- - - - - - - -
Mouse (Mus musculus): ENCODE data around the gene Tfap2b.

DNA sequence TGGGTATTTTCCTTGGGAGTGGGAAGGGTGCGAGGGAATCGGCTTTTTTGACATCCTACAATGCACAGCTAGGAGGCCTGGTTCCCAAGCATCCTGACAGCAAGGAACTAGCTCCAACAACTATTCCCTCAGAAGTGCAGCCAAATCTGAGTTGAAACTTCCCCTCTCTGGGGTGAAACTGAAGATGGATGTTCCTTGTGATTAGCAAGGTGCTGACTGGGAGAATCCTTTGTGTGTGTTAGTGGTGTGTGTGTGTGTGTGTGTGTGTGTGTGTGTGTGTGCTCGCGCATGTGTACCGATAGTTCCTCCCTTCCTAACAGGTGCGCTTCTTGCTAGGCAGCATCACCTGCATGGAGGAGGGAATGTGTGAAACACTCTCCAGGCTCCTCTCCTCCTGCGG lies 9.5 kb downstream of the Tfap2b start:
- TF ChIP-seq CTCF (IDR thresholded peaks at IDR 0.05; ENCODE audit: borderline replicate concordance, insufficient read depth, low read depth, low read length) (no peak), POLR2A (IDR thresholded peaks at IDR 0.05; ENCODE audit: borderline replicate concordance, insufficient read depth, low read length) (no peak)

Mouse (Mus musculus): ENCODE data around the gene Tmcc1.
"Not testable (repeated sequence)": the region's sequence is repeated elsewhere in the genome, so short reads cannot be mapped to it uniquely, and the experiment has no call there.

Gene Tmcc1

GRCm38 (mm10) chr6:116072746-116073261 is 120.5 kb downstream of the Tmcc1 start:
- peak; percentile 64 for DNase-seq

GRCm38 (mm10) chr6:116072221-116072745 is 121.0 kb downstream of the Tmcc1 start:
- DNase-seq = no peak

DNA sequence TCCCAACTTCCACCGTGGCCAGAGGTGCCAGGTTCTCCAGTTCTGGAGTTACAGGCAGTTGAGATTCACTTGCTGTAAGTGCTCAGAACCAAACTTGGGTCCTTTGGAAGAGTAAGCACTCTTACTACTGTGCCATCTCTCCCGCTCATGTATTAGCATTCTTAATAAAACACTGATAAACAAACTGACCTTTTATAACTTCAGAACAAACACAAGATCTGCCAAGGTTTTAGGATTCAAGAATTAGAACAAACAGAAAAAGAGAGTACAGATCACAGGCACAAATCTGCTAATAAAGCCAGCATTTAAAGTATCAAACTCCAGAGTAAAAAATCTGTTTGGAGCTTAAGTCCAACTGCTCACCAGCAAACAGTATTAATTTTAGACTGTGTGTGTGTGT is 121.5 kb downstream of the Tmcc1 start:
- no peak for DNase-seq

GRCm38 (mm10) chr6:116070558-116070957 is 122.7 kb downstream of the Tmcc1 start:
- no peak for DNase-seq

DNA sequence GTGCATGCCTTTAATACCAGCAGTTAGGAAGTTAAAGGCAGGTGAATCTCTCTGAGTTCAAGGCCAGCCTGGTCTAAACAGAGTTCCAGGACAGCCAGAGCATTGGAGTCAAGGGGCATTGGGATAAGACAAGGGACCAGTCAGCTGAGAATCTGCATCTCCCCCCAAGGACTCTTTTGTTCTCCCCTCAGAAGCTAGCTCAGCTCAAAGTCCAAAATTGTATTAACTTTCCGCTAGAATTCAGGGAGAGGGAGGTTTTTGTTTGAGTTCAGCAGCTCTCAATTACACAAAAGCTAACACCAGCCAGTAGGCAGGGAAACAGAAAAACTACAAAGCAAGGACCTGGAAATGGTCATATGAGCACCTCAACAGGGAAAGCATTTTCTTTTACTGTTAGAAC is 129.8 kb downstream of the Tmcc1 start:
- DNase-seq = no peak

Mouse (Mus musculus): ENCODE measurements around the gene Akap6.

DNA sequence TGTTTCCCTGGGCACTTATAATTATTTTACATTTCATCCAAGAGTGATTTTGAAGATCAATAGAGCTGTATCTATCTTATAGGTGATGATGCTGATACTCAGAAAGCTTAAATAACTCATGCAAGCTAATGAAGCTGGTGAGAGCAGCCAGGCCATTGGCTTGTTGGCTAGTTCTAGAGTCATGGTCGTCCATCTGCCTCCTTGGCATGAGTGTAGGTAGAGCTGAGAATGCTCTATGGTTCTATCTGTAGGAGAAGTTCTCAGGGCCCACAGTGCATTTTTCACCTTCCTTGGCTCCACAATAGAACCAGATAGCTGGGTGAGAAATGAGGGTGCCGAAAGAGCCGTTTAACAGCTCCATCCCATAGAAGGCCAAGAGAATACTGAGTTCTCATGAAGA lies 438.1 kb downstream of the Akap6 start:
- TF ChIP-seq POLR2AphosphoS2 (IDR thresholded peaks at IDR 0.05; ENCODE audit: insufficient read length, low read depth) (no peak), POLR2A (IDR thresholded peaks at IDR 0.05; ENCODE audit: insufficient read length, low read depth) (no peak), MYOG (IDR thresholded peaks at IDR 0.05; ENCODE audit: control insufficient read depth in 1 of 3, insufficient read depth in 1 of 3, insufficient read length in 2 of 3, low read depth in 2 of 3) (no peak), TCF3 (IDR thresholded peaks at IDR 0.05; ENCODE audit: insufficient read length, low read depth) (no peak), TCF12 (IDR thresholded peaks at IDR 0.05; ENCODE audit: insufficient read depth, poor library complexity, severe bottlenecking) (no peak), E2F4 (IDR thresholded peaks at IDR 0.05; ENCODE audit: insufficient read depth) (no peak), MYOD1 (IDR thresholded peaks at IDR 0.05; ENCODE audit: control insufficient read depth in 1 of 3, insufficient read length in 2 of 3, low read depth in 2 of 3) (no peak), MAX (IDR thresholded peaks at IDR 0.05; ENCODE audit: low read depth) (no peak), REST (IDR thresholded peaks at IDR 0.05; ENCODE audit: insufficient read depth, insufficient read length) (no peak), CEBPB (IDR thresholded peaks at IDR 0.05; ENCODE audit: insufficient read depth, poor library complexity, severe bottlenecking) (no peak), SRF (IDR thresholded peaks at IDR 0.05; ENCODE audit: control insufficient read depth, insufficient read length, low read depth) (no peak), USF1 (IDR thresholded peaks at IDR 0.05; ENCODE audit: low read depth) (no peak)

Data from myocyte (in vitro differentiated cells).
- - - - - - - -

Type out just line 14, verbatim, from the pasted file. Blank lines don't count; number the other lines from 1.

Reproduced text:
- no peak for DNase-seq